May 21, 2019
Ian Osborne, Vice President UK & Ireland for Shred-it, explains how a holistic approach to information security can decrease data risks and win back customer trust.
You might be forgiven for believing that the twin purposes of the EU’s General Data Protection Regulation (GDPR) were to stop spam emails and punish businesses who lose control of customer data to cyber thieves. Although these are the issues that have dominated our inboxes and the news headlines, and there is a high degree of awareness among consumers and regulators about the need for strong data security, companies of all sizes still seem to be struggling with the core of what the GDPR is really trying to achieve.
The GDPR’s underlying message is that data protection and compliance must become a core part of all business practices. To achieve and then maintain compliance, as well as offer customers the best protection, organisations must take a holistic view and bake security into the heart of their operations, ensuring reasonable protection of personally identifiable information (PII) at all stages of collection and processing.
According to the 2018 Shred-it Information Security Tracker, a study by IPSOS of UK C-suite executives, small business owners and consumers, revealed too many firms still struggle with key parts of the GDPR’s requirements and ethos.
The most important insight is that companies are no longer operating in a field where the rules are not clear and well known. Consumers surveyed expressed a high degree of literacy on the subject: 86% said that data protection is important when choosing a bank, 75% said it was important at work, and 70% said it was important when choosing a dealer from which to buy a car.
Demonstrating a commitment to security, then, is essential to win and retain customer trust. The law, of course, says it’s 100% important in all of those cases. However, the survey found that in the weeks leading up to the implementation of the GDPR, nearly a quarter of small businesses were still totally unaware of it, and only 17% had begun to review their security policies in preparation.
The numbers weren’t much better for large companies. The survey asked corporations four key questions about compliance, and only a minority of organisations said that they had been addressed. These included whether or not they had reviewed their IT security policies (only 46% said yes); have implemented a system for documenting lawful data processing (44%); appointed a data compliance officer (44%); and updated their procedures for detecting, investigating and reporting data breaches (39%).
Tellingly, while a third of C-Suite executives at large corporations believed they had experienced a data breach in the last year, only 3% of small business owners said the same. This discrepancy is more likely to reflect a lack of awareness that systems have been breached than an unusually security-hardened sample selection.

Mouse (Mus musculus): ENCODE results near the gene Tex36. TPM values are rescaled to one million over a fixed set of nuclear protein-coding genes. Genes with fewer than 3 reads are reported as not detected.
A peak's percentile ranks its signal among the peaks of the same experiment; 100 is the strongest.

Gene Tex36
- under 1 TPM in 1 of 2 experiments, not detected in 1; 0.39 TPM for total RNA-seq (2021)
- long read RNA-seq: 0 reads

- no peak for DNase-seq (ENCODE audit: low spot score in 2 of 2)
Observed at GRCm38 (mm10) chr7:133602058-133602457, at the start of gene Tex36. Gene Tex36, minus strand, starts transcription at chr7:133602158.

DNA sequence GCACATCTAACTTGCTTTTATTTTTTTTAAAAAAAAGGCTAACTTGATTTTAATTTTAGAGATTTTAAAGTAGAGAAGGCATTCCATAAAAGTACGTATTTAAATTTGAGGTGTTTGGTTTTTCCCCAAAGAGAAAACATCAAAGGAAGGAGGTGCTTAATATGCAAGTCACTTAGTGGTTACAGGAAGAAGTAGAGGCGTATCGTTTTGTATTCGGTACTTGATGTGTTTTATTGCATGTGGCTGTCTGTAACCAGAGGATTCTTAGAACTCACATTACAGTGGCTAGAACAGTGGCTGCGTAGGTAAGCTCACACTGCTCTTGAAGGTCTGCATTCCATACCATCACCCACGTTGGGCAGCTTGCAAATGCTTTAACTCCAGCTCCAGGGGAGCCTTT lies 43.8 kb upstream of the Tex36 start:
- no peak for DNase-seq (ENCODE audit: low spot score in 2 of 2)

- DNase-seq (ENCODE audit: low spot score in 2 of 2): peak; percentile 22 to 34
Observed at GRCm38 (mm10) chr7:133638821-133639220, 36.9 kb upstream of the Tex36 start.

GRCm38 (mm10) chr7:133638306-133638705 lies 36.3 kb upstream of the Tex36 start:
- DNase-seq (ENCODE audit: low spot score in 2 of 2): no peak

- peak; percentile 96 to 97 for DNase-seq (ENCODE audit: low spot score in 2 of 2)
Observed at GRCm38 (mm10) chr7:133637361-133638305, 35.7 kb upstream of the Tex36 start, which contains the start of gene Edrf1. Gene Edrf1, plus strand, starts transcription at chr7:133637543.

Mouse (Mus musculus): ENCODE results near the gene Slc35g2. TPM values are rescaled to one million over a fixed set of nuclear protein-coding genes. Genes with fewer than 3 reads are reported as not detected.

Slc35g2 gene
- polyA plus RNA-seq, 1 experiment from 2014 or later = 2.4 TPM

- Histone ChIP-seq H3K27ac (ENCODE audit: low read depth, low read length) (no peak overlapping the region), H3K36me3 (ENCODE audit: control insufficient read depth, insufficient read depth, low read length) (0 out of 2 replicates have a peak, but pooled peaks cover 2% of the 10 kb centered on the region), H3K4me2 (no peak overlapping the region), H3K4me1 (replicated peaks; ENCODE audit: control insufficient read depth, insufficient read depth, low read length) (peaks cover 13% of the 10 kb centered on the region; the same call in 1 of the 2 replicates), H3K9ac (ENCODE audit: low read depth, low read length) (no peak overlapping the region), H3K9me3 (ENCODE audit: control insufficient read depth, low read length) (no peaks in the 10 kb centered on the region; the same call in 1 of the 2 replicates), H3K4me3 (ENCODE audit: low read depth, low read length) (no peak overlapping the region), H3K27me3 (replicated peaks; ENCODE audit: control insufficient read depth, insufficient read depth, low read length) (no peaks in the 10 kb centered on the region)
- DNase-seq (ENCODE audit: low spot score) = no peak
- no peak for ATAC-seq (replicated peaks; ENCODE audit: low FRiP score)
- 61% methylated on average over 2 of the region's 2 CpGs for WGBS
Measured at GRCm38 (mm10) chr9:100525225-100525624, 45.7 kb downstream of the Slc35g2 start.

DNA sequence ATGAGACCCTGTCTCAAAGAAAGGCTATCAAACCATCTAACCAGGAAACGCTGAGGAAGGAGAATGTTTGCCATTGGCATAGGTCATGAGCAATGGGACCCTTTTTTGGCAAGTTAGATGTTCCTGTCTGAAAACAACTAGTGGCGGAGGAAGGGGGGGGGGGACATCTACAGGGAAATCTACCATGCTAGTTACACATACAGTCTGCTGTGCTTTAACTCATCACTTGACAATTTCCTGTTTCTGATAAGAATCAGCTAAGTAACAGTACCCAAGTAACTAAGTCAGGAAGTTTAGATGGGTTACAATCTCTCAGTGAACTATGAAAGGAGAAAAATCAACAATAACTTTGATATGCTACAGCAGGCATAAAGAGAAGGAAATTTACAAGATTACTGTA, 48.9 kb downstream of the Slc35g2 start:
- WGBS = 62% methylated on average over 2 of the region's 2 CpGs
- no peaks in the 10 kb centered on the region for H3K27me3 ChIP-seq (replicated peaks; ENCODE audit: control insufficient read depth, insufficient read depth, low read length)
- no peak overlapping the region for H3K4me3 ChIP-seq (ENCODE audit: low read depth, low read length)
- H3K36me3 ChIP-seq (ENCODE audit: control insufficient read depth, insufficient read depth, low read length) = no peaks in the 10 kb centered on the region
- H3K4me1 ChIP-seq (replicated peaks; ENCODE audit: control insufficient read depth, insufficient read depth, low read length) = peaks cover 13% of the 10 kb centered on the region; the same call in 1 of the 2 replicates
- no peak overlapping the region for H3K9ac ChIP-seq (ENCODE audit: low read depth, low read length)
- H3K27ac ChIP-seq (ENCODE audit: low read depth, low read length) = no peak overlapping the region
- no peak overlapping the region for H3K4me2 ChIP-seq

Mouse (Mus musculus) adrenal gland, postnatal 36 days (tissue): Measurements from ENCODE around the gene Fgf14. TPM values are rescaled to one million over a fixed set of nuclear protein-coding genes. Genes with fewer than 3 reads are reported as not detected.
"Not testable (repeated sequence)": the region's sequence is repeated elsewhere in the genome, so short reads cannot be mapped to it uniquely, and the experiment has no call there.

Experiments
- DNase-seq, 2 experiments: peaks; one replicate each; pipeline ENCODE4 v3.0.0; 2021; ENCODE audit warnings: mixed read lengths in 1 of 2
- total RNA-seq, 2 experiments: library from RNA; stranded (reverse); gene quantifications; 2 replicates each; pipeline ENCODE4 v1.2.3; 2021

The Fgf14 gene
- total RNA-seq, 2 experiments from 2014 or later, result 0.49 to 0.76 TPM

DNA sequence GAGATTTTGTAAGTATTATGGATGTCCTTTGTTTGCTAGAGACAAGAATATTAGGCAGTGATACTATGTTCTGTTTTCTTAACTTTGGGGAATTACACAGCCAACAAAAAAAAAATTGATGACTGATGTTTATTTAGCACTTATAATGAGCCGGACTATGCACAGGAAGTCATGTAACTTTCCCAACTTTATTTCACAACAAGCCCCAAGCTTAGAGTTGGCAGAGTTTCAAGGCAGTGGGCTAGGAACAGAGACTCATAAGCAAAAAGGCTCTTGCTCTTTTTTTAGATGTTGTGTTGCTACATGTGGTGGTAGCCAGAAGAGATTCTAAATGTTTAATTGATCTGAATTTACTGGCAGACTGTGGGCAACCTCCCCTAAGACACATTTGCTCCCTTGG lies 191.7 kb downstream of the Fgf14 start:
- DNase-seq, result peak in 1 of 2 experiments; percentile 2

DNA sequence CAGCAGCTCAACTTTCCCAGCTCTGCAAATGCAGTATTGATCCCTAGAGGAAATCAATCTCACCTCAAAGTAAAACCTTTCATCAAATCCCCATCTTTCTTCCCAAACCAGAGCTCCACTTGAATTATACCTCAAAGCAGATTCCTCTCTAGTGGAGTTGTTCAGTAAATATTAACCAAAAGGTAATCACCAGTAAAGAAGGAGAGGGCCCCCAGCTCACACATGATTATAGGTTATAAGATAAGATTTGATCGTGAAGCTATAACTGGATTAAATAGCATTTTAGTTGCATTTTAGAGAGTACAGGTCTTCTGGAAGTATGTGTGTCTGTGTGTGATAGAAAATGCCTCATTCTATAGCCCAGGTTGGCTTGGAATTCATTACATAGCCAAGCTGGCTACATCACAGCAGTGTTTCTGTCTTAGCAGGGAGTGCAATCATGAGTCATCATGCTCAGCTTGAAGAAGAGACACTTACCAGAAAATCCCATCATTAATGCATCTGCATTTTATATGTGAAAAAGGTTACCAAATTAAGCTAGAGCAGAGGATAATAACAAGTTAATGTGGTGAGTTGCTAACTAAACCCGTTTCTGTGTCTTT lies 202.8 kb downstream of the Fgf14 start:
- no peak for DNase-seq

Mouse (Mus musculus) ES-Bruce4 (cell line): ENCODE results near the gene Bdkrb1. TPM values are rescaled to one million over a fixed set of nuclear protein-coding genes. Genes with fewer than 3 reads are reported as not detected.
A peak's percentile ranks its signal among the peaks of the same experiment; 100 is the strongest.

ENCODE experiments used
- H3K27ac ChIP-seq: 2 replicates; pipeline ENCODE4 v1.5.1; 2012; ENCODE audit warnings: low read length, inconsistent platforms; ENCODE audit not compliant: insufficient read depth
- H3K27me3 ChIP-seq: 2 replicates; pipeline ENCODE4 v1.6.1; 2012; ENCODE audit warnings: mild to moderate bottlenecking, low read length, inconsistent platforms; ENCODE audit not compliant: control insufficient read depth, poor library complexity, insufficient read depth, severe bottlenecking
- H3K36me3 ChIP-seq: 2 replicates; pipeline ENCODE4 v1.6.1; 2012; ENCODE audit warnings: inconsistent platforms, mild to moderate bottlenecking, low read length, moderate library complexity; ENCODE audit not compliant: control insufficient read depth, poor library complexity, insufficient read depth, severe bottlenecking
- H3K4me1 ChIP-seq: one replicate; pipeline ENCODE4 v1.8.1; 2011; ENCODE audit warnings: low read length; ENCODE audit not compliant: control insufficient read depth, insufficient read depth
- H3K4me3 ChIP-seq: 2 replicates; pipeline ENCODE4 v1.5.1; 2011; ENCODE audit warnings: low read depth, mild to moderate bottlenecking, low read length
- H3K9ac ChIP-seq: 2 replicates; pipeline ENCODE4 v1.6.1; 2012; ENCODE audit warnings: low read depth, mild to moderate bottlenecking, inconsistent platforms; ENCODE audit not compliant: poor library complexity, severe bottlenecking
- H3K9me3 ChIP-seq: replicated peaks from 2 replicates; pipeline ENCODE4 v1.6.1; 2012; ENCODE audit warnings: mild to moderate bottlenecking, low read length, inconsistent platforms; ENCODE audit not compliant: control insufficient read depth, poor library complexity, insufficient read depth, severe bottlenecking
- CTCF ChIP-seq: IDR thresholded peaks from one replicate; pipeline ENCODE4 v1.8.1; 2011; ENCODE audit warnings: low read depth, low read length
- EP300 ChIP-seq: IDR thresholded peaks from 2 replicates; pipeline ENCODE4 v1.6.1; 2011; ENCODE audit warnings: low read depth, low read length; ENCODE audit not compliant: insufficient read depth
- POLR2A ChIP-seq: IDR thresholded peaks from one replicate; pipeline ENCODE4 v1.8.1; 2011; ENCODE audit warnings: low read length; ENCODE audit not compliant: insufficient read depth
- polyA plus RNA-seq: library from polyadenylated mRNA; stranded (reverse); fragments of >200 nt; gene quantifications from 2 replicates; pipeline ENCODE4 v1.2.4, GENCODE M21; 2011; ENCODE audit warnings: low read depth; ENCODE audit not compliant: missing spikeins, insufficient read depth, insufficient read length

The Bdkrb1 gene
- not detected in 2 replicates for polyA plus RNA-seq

Addressing these gaps in knowledge and compliance must be done in a methodical and consistent manner and must be well communicated to employees. The current ad hoc approaches are leaving data vulnerable and creating inconsistencies that the regulators will not look lightly upon in the event of an investigation.
Take remote working: C-Suite executives almost unanimously shared that employees often work off-site or with a flexible working model. Nine out of 10 said they trusted their employees to safeguard information when working in this manner. At the same time, 80% believe this puts data at more risk, yet significant proportions do not provide employee training around areas such as identifying fraudulent emails (30%), reporting lost or stolen devices (35%) and using public WiFi for business (45%).
What’s more, companies are forgetting that data protection extends to physical media as well. The number of large corporations which indicated that their company has a locked console and professional shredding service for confidential documents actually fell by 16 points compared to the previous year. The numbers for small businesses are, again, much worse.
There is still much work to be done, then, in order for the majority of businesses, large and small, to prove they are truly GDPR compliant, and able to live up to consumer expectations around their data security responsibilities. Although the media spotlight has moved on from GDPR, the work to integrate its underlying message and ethos into every aspect of practice has only just begun.